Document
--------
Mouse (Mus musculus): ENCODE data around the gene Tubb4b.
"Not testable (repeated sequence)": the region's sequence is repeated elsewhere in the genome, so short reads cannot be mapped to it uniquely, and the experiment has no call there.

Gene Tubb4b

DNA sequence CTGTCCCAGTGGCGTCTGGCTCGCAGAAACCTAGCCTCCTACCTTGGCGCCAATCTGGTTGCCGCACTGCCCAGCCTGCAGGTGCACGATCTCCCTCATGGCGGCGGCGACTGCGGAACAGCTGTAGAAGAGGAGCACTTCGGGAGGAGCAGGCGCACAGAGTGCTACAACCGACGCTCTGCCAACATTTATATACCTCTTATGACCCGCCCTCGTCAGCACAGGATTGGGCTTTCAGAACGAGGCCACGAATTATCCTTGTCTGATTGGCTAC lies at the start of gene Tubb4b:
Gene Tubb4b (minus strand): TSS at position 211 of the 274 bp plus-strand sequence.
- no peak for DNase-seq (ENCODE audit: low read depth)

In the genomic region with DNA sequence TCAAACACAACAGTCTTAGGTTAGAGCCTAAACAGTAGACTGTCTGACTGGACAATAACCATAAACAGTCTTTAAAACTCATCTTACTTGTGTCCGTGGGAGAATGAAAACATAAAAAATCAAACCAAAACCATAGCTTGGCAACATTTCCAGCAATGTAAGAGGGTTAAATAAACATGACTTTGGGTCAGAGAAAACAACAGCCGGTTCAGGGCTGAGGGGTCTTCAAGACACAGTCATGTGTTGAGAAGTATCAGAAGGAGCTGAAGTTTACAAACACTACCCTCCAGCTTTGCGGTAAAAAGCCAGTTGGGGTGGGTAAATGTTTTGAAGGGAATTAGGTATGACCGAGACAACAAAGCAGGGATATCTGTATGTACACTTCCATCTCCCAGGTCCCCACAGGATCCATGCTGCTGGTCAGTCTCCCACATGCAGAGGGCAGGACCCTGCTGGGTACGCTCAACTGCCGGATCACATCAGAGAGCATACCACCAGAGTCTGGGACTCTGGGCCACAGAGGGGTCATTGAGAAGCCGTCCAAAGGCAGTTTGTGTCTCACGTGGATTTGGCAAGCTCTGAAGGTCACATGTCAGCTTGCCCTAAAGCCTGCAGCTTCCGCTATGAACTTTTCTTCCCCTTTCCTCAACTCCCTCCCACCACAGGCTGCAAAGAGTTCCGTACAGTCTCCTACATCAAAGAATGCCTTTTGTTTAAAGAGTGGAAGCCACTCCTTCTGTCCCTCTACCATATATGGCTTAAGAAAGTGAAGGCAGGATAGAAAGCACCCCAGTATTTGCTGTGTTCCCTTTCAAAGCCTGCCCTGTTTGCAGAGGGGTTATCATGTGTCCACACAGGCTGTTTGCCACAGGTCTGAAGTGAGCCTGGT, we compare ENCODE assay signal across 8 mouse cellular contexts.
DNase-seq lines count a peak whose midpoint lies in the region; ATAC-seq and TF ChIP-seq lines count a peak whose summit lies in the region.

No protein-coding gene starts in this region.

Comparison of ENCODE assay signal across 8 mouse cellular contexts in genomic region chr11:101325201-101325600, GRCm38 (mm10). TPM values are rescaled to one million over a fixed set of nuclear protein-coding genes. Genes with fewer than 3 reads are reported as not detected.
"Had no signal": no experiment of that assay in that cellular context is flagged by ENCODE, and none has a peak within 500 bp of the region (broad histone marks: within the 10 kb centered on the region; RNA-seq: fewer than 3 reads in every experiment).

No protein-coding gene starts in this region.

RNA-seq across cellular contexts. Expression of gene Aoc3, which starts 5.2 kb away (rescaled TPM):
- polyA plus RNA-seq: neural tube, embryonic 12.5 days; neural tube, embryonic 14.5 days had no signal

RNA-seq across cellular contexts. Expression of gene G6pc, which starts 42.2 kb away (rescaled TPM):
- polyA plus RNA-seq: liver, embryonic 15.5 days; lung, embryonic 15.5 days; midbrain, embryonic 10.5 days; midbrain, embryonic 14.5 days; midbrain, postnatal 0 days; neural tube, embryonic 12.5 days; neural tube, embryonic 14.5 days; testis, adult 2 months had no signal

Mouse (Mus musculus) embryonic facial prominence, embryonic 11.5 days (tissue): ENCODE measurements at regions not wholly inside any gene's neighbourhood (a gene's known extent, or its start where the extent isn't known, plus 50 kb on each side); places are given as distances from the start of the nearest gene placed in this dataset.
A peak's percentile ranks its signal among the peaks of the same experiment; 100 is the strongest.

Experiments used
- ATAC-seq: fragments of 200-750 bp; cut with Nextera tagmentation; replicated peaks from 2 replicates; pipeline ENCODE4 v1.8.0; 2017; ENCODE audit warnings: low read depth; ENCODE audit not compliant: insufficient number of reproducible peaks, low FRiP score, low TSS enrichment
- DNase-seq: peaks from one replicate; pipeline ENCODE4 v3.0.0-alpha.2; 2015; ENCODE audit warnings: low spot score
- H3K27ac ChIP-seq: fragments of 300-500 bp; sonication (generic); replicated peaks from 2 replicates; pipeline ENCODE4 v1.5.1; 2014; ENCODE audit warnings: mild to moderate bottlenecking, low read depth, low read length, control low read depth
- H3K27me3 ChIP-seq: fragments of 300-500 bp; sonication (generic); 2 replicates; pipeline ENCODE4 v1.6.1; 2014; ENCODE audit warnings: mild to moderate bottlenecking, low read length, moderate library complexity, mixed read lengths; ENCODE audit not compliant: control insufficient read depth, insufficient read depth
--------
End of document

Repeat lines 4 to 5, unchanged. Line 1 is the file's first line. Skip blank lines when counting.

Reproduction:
DNA sequence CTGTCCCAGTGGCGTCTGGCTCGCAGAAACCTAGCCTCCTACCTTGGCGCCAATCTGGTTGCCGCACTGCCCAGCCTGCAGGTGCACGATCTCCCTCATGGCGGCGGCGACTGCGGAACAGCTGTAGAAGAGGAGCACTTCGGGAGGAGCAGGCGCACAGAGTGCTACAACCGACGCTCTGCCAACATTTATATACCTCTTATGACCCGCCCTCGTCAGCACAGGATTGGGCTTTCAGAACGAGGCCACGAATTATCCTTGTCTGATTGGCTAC lies at the start of gene Tubb4b:
Gene Tubb4b (minus strand): TSS at position 211 of the 274 bp plus-strand sequence.